Womens Day Blog

Breast cancer : Definition, Types, symptoms and treatment

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What is breast cancer?

Breast cancer

Breast cancer (mammary carcinoma) is the most common cancer in women. It rarely occurs in men—a genetic predisposition and advanced age favour the development of breast cancer. Alcohol, smoking, obesity and hormone preparations also increase disease risk. Read more about the topic: How to recognize breast cancer? What favours its emergence? How is it diagnosed and treated? How can you prevent breast cancer?

Breast Cancer: General

Breast cancer (mammary carcinoma, carcinoma mammae or Mamma-Ca for short) is a malignant tumour in the breast. Doctors also speak of a malignant (malignant) tumour of the breast. This is because specific cells in the mammary gland change their genes and multiply uncontrollably. As a result, they grow into healthy tissue ( invasive growth ) and destroy it. In addition, individual cancer cells can spread through the blood and lymphatic system in the body and form new tumours elsewhere ( metastases ).

Breast cancer: Different forms

Breast cancer is not just breast cancer. Doctors distinguish different forms. The two most common are:

Invasive breast carcinoma without particular type (IC-NST = no special type): Formerly referred to as invasive ductal breast carcinoma, the World Health Organization (WHO) has deleted the “ductal” in the current classification. Accordingly, these tumours show portions of milk ducts but not sufficiently to be considered purely invasive ductal breast cancer. Invasive breast cancer without a specific type accounts for about 75 per cent of all breast cancers.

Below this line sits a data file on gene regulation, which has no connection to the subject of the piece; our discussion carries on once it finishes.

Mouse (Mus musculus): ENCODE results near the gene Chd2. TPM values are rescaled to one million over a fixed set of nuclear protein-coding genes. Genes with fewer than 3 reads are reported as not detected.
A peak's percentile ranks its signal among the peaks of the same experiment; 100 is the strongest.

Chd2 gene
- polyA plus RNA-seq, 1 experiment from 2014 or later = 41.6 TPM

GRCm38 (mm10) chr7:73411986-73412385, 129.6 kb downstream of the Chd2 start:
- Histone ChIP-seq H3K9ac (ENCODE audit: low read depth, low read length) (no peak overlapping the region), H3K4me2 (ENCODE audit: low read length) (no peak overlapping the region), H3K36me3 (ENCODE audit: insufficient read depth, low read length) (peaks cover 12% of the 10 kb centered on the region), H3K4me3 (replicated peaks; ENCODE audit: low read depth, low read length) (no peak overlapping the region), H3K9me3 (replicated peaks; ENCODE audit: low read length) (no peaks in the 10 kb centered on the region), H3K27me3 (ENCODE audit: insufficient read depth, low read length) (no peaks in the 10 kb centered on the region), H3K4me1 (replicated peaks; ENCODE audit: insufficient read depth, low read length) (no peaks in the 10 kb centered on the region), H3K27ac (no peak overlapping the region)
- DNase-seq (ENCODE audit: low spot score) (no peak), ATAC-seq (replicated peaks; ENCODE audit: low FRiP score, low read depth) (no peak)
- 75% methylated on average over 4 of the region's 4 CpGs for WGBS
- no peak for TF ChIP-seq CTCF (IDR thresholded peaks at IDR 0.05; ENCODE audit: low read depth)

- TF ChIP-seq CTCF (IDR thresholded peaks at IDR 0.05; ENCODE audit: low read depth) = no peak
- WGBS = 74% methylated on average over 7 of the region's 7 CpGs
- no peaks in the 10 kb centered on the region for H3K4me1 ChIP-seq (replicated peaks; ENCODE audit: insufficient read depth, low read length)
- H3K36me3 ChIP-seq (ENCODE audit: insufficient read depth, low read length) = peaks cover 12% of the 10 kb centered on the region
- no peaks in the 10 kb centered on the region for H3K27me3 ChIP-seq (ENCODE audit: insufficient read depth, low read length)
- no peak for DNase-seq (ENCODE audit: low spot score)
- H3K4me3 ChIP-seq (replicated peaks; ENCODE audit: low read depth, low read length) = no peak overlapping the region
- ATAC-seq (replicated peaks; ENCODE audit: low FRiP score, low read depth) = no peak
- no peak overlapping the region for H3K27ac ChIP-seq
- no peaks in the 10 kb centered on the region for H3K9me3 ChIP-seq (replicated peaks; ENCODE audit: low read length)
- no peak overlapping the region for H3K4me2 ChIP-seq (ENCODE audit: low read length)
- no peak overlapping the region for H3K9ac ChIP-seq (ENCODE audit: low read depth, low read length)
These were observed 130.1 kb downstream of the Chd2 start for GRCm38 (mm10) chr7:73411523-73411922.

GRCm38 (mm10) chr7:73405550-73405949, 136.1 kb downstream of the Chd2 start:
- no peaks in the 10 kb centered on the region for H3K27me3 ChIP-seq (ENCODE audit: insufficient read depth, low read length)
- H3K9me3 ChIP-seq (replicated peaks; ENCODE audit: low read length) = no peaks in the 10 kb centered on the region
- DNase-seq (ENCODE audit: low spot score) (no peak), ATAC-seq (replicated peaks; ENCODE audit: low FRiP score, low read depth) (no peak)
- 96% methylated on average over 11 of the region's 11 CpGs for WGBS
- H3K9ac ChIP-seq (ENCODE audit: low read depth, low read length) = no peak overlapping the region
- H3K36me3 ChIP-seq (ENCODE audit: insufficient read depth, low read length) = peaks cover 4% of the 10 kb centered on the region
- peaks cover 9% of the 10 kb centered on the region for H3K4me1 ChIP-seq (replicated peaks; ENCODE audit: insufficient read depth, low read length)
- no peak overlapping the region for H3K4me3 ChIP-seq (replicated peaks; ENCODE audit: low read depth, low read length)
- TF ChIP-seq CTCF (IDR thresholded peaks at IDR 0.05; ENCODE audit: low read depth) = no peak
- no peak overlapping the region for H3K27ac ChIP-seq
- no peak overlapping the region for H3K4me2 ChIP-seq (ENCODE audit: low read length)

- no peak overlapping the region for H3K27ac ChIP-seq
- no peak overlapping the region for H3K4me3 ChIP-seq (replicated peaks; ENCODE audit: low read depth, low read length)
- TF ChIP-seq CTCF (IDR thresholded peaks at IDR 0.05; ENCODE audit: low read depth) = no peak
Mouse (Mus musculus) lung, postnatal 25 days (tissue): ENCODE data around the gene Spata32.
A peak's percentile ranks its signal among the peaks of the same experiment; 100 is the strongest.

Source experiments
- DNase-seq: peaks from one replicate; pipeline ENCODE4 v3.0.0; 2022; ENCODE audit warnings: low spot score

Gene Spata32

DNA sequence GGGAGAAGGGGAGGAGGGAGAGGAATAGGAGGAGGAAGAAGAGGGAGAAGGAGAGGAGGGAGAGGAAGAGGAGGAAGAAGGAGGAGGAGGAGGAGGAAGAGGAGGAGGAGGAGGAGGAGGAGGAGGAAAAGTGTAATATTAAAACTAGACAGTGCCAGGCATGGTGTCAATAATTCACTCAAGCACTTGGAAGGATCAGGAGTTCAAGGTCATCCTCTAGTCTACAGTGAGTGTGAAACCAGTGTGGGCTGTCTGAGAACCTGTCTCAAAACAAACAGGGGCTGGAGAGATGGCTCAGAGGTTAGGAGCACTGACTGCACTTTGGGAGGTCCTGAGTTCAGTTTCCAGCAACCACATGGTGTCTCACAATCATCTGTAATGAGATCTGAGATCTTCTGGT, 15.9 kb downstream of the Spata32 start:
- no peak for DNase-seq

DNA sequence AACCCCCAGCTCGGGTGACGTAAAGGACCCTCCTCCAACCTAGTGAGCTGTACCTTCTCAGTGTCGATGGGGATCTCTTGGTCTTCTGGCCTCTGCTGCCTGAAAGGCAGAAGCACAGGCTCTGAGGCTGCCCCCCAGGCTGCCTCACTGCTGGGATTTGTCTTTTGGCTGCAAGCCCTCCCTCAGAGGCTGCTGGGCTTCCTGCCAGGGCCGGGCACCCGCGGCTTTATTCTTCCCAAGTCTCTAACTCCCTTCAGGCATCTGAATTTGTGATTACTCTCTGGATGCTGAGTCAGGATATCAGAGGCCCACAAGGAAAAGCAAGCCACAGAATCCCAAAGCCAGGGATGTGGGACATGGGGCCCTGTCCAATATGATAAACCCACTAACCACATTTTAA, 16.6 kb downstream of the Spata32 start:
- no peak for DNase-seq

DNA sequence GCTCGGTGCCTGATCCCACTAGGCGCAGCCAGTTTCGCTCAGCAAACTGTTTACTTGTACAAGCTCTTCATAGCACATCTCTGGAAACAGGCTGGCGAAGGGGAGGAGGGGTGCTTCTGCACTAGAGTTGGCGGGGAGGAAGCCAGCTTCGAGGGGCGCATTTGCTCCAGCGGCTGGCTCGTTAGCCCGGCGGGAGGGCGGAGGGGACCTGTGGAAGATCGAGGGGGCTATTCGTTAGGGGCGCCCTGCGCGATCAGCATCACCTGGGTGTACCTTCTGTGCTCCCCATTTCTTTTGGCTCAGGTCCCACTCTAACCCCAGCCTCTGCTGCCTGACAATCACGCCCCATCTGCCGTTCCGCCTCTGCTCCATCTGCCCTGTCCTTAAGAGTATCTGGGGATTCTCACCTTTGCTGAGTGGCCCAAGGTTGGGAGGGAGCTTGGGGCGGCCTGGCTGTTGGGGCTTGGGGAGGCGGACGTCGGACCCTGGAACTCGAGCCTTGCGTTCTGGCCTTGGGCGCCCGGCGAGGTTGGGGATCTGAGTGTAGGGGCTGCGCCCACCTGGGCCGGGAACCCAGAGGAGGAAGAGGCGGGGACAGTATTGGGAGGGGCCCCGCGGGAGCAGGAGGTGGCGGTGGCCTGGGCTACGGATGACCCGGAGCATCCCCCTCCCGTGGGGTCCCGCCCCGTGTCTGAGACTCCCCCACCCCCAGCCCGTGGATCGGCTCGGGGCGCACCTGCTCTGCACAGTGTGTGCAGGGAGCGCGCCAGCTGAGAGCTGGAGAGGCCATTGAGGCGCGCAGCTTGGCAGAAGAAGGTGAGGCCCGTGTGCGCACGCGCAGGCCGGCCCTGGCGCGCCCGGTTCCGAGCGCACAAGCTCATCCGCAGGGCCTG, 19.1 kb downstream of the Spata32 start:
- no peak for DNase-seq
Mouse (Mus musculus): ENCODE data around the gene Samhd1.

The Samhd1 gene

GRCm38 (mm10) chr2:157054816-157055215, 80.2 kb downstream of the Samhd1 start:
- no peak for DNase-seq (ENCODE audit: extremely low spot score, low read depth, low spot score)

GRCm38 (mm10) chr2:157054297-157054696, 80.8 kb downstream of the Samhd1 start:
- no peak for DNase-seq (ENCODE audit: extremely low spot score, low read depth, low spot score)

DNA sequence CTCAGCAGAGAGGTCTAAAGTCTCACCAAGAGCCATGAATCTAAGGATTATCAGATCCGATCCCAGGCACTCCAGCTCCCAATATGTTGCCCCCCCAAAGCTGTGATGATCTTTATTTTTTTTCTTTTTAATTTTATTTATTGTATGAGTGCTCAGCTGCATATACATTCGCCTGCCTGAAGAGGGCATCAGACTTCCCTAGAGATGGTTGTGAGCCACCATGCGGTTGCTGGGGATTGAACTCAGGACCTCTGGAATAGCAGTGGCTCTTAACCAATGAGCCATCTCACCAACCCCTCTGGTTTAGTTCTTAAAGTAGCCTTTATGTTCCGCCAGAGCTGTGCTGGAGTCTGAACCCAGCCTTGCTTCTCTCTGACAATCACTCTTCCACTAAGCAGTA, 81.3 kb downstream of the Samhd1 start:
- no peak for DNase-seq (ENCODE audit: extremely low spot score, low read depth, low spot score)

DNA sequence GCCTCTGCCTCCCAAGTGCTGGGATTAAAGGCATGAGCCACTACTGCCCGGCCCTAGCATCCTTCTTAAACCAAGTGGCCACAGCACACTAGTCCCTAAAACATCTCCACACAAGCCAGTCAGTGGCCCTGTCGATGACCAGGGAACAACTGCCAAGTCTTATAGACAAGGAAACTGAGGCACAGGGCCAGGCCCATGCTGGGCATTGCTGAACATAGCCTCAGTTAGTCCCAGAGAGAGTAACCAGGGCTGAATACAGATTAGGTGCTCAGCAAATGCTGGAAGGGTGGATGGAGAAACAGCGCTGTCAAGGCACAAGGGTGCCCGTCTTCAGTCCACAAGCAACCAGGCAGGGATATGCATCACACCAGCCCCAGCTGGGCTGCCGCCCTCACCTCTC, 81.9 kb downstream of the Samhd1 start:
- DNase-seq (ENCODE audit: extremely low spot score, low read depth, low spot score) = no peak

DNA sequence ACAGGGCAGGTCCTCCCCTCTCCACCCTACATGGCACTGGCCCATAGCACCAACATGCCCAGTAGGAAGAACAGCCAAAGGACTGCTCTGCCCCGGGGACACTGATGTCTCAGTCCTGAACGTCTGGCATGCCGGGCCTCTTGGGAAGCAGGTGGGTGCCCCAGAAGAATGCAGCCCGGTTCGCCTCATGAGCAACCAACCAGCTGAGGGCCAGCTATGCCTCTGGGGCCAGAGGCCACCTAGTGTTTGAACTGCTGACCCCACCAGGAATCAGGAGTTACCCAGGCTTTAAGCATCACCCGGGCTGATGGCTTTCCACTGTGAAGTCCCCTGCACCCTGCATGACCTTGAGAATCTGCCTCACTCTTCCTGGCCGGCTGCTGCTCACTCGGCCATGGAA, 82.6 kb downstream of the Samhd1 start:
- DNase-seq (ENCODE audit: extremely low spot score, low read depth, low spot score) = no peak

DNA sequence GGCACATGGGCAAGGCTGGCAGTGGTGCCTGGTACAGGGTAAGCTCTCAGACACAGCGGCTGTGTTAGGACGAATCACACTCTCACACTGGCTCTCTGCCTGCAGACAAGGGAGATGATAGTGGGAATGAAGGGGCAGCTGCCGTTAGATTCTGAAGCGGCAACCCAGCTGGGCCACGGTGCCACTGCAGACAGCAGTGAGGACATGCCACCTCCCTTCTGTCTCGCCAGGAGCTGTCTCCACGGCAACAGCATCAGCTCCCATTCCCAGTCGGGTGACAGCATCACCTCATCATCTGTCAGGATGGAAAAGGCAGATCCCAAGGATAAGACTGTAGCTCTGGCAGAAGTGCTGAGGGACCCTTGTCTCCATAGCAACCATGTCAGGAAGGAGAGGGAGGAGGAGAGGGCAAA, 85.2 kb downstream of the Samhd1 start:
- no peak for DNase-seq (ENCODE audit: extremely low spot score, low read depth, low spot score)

Invasive Lobular Breast Cancer (ILC): About 15 per cent of all breast cancer tumours fall into this group. Cancer starts here from the glandular lobes.

There are also some rarer forms of breast cancer. For example, inflammatory breast cancer . This particularly aggressive cancer is escorted by an inflammatory reaction that causes the skin to become red and swollen. It accounts for about one per cent of all cancer cases.

Breast cancer: symptoms

Signs of breast cancer include lumps and hardening in the breast tissue, and watery or bloody discharge from the nipple. it can also cause a nipple or part of the breast skin to pull inwards. There are sometimes relatively harmless causes behind such changes

About half of breast cancers occur in the upper outer area of ​​the breast, about 15% in the inner upper area. The left breast is affected slightly more often than the right.

Palpable lump (usually only palpable from about 1-2 cm in size), depending on the location, breast condition, and breast size. Suspicious lumps will not move, feel firm, and are painless.

Skin changes above the tumour, e.g. B. Orange peel (peau d’orange), retraction of the skin, change in contour, asymmetry of the breast, retraction of the nipple, secretion or bleeding from the nipple on the affected side, redness and warmth in inflammatory.


Diagnosis of a locoregionally limited disease

In addition to careful clinical examination, the following diagnostic methods are available for patients with unclear or suspicious findings and precancerous lesions: